David cameron s first speech as

This article is over 8 years old David Cameron makes his first speech as prime minister, outside No 10 Downing Street. Before I talk about that new government, let me say something about the one that has just passed. In terms of the future, our country has a hung parliament where no party has an overall majority and we have some deep and pressing problems - a huge deficit, deep social problems, a political system in need of reform. For those reasons I aim to form a proper and full coalition between the Conservatives and the Liberal Democrats.

David cameron s first speech as

Introduction Almost 3 years ago, I made a speech about Europe. I argued that the European Union needed to reform if it was to meet the challenges of the twenty-first century.

David cameron s first speech as

And I promised the British people that, if I was re-elected as Prime Minister, we would have an in-out referendum… …and the final say on whether our national and economic security is better protected by remaining in the European Union, or by leaving.

That promise is now being honoured. David cameron s first speech as law of the land will require that there must be a referendum on our EU membership by the end of The re-negotiation is now entering its formal phase, following several rounds of technical discussions.

Today I am writing to the President of the European Council setting out how I want to address the concerns of the British people… …and why I believe that the changes that Britain is seeking will benefit not just Britain, but the EU as a whole. That will of course be for the negotiation itself to conclude the precise legal changes needed to bring about the reforms Britain needs.

But today I want to explain in more detail why we want to make the changes we have set out — and how they will make a difference.

This is perhaps the most important decision the British people will have to take at the ballot box in our lifetimes. So I want to set out for the British people why this referendum matters, and some of the issues we should weigh up very carefully as the arguments ebb and flow as we approach the referendum.

And I want to explain to our European partners why we are holding this referendum… …what we are asking for and why. Bloomberg — still valid 3 years on Since I made that speech almost 3 years ago, the challenges facing the European Union have not diminished — indeed they have grown.

The economic outlook may be somewhat brighter. But the legacy of the Eurozone crisis endures. The threats to our security — and to the security of every European nation — have grown enormously in the last few years… … from the Russian invasion of Eastern Ukraine, to the emergence of ISIL, and the migration flows triggered by the war in Syria.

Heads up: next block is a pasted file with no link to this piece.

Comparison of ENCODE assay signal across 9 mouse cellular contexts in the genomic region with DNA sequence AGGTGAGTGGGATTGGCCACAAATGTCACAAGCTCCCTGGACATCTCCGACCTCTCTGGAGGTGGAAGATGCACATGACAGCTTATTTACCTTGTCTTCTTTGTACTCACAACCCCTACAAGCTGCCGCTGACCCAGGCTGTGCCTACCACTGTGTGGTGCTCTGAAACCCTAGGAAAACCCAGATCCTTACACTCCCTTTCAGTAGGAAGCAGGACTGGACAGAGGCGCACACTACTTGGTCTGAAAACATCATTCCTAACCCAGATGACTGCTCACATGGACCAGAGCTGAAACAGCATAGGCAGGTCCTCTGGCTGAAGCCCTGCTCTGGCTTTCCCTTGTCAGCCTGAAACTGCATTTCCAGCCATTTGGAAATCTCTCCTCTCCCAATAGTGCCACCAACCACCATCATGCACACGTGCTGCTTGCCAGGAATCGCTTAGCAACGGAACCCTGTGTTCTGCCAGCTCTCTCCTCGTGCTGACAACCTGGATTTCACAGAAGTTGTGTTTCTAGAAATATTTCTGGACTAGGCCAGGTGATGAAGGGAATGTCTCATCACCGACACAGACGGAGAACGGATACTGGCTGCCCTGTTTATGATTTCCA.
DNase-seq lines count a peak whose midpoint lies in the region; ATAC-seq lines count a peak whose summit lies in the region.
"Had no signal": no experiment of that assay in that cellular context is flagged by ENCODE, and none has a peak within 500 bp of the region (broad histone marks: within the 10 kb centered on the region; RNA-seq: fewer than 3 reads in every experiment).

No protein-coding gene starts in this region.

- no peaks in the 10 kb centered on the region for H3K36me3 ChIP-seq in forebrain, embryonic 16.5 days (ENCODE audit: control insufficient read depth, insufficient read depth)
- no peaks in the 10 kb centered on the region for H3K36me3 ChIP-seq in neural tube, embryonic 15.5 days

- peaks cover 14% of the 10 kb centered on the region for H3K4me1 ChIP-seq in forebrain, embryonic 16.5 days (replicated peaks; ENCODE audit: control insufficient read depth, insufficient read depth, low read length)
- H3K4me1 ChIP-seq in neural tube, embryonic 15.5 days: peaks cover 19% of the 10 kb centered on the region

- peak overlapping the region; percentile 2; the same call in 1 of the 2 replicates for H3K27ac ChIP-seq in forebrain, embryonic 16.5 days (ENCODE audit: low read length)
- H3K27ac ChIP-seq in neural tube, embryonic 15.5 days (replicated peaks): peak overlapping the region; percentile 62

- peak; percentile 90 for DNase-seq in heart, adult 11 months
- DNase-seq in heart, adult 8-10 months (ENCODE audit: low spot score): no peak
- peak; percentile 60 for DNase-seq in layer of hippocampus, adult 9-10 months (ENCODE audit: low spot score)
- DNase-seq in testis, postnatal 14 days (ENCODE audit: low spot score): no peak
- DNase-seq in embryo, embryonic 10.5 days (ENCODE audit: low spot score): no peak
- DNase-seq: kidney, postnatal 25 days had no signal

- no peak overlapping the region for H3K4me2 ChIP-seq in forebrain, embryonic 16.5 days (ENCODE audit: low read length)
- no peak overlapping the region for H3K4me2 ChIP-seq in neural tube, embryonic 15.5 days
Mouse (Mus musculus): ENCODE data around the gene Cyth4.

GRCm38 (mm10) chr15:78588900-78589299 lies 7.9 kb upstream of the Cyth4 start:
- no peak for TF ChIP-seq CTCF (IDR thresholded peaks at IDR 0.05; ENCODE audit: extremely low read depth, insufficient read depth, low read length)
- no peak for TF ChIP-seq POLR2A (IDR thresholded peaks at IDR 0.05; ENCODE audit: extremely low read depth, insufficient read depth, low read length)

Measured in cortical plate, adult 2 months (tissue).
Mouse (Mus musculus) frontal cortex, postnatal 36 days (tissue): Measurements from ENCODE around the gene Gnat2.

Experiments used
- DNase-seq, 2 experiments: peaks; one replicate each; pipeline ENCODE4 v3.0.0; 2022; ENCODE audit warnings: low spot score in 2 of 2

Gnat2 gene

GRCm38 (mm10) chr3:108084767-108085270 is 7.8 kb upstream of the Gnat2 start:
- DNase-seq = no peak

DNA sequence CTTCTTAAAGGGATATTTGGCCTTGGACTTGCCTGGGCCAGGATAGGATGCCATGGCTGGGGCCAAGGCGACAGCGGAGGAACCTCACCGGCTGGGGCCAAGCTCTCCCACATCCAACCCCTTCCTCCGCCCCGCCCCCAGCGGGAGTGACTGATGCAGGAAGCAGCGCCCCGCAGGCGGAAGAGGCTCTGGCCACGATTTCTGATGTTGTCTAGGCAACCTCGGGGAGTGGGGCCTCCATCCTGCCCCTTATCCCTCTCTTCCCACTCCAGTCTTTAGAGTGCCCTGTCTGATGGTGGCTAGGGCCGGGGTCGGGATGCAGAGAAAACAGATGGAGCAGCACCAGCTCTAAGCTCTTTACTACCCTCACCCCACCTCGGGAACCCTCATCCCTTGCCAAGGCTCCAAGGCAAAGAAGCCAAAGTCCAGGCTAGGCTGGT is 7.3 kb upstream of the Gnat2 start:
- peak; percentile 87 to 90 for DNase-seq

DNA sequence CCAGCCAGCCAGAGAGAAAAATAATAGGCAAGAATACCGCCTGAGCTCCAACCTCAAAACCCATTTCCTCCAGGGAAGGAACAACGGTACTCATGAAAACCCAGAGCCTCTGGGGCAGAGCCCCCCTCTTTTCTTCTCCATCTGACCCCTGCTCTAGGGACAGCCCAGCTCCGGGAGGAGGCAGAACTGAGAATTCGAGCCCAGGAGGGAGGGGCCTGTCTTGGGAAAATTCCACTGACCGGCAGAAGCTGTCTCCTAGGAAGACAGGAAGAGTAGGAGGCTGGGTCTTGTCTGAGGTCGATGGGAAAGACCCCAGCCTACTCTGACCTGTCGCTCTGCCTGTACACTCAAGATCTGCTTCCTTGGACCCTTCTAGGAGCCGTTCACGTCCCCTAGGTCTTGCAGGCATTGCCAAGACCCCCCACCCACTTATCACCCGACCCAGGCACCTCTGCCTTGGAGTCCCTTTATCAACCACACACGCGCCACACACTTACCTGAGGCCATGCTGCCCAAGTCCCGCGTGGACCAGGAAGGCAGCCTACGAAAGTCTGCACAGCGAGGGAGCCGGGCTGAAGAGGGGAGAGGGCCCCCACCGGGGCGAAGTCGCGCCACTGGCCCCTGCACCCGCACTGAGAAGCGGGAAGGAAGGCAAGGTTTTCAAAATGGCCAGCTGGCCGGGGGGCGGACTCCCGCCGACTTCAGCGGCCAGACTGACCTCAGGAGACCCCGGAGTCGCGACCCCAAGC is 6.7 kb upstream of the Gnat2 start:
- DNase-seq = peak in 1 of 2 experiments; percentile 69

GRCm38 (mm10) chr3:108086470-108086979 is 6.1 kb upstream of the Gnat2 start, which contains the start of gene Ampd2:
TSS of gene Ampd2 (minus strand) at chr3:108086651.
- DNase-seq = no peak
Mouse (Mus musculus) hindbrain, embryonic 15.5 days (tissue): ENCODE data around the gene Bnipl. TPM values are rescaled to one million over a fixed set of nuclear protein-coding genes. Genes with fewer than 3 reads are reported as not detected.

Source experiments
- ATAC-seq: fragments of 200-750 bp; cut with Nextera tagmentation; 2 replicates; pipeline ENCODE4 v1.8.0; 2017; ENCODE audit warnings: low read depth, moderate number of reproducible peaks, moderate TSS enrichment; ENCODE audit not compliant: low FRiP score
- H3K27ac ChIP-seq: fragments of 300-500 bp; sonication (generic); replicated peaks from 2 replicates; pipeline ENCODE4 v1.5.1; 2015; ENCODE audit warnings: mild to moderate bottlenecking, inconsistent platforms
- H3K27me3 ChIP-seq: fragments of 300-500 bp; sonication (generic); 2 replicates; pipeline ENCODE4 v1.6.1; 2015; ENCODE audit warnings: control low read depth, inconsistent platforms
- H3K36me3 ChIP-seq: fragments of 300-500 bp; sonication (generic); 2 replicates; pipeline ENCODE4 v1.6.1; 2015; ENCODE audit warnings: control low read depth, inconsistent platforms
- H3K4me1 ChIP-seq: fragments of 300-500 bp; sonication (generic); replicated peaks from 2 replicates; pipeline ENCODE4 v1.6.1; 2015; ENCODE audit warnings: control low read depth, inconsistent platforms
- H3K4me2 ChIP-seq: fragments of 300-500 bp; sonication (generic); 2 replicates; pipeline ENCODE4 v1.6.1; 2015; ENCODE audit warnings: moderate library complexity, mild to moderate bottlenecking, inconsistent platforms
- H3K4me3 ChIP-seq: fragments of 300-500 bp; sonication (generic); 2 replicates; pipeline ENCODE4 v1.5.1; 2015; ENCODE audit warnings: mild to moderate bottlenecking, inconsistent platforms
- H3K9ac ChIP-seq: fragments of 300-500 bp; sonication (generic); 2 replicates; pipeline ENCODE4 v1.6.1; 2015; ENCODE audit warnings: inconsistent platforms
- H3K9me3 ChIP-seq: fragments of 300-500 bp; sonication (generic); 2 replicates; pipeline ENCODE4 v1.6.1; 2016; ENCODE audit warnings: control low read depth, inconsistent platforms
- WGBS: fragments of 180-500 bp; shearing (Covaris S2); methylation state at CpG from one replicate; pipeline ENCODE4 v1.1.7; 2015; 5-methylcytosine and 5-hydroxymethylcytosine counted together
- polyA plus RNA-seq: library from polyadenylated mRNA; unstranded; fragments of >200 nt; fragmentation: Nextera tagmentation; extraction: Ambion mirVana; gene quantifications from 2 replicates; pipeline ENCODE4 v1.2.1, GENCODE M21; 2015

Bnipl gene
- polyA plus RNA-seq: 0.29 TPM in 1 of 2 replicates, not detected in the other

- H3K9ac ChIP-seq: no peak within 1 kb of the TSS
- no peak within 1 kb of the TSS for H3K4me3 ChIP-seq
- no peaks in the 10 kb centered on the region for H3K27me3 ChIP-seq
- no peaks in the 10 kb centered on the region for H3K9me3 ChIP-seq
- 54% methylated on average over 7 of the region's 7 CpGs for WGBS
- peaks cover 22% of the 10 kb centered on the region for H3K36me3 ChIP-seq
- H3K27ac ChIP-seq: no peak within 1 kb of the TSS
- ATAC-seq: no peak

And across Europe, the rise of parties of protest demands a response.

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But nothing that has happened — nothing — has undermined or rendered obsolete the central argument I set out in my speech at Bloomberg. If anything it has reinforced it. The European Union needs to change. It needs to become more competitive to cope with the rise of economies like China and India.

It needs to put relations between the countries inside the Euro and those outside it — like Britain — onto a stable, long-term basis.

It needs greater democratic accountability to national parliaments. Above all, it needs, as I said at Bloomberg, to operate with the flexibility of a network, not the rigidity of a bloc.

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Never forget that the European Union now comprises 28 ancient nations of Europe. Sometimes it is less Europe. That flexibility is what I believe is best for Britain; and, as it happens, best for Europe too. Doing what is best for Britain drives everything I do as Prime Minister.

It is why we have taken the difficult, but necessary action to reduce the deficit. It is why we are seeing through our long-term economic plan. It is why we are reforming welfare and education.full text and audio directory and database of American speeches, sermons, lectures, and interviews.

David William Donald Cameron (born 9 October ) is a British politician who served as Prime Minister of the United Kingdom from to and Leader of the Conservative Party from to He was Member of Parliament (MP) for Witney from to He identifies as a one-nation conservative, and has been associated with both economically liberal and socially liberal policies.

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David Cameron - Wikipedia

David Cameron gave a speech on life chances, explaining how the government intends to transform the lives of the poorest in Britain. or their . Welcome to St. David's. Welcome to St. David’s website. We’re pleased that you are taking a look at St. David’s, whether you are a long-time parishioner, new to the Washington area, looking for a church home, or just passing through.

A first for David Cameron. This is David Cameron's first speech as prime minister of a Conservative-only government.

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